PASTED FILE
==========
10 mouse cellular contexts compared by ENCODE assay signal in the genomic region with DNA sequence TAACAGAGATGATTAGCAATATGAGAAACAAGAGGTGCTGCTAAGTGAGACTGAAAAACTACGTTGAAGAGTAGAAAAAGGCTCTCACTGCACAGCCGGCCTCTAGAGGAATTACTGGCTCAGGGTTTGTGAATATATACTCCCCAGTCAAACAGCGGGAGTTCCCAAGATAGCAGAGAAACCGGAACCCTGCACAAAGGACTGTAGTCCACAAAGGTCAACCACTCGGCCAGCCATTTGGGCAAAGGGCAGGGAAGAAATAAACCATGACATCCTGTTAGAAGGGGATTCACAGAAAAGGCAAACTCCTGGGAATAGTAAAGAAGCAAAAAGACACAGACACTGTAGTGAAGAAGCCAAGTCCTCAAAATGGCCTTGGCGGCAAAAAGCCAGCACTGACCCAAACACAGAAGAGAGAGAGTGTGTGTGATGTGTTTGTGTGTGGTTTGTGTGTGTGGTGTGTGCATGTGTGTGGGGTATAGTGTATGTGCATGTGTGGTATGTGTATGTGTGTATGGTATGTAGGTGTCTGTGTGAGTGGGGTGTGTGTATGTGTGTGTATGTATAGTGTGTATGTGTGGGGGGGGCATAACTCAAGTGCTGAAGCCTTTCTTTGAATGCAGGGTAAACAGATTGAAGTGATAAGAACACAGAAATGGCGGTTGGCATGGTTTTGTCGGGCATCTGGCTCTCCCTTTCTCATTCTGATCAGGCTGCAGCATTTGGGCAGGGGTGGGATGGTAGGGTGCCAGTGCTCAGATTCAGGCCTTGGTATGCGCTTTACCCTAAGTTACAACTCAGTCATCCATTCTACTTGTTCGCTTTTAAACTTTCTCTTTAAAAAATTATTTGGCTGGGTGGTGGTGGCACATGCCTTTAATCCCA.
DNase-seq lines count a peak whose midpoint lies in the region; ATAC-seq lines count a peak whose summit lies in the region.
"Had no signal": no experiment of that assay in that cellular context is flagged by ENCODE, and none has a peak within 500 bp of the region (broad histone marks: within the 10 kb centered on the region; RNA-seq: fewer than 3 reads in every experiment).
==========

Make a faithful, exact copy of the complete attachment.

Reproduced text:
10 mouse cellular contexts compared by ENCODE assay signal in the genomic region with DNA sequence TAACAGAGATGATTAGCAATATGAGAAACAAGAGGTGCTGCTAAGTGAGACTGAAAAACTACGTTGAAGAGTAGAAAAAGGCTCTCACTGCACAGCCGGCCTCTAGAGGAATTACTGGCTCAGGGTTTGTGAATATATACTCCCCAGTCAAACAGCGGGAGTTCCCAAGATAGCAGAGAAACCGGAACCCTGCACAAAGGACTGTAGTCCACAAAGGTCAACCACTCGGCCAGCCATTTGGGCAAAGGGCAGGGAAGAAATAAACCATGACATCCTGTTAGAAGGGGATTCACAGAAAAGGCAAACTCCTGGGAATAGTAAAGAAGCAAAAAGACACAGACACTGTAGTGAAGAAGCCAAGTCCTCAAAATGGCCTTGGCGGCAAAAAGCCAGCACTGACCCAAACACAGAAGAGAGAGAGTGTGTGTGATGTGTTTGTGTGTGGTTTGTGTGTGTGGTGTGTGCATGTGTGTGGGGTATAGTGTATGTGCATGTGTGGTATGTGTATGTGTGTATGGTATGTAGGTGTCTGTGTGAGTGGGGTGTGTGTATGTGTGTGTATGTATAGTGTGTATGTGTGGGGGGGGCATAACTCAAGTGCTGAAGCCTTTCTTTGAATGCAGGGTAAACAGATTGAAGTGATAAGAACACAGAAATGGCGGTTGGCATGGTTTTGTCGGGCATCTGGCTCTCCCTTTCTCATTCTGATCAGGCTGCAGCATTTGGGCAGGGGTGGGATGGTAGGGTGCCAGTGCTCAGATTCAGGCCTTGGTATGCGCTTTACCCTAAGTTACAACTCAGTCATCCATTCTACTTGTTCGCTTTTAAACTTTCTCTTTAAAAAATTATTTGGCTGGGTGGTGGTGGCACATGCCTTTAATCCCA.
DNase-seq lines count a peak whose midpoint lies in the region; ATAC-seq lines count a peak whose summit lies in the region.
"Had no signal": no experiment of that assay in that cellular context is flagged by ENCODE, and none has a peak within 500 bp of the region (broad histone marks: within the 10 kb centered on the region; RNA-seq: fewer than 3 reads in every experiment).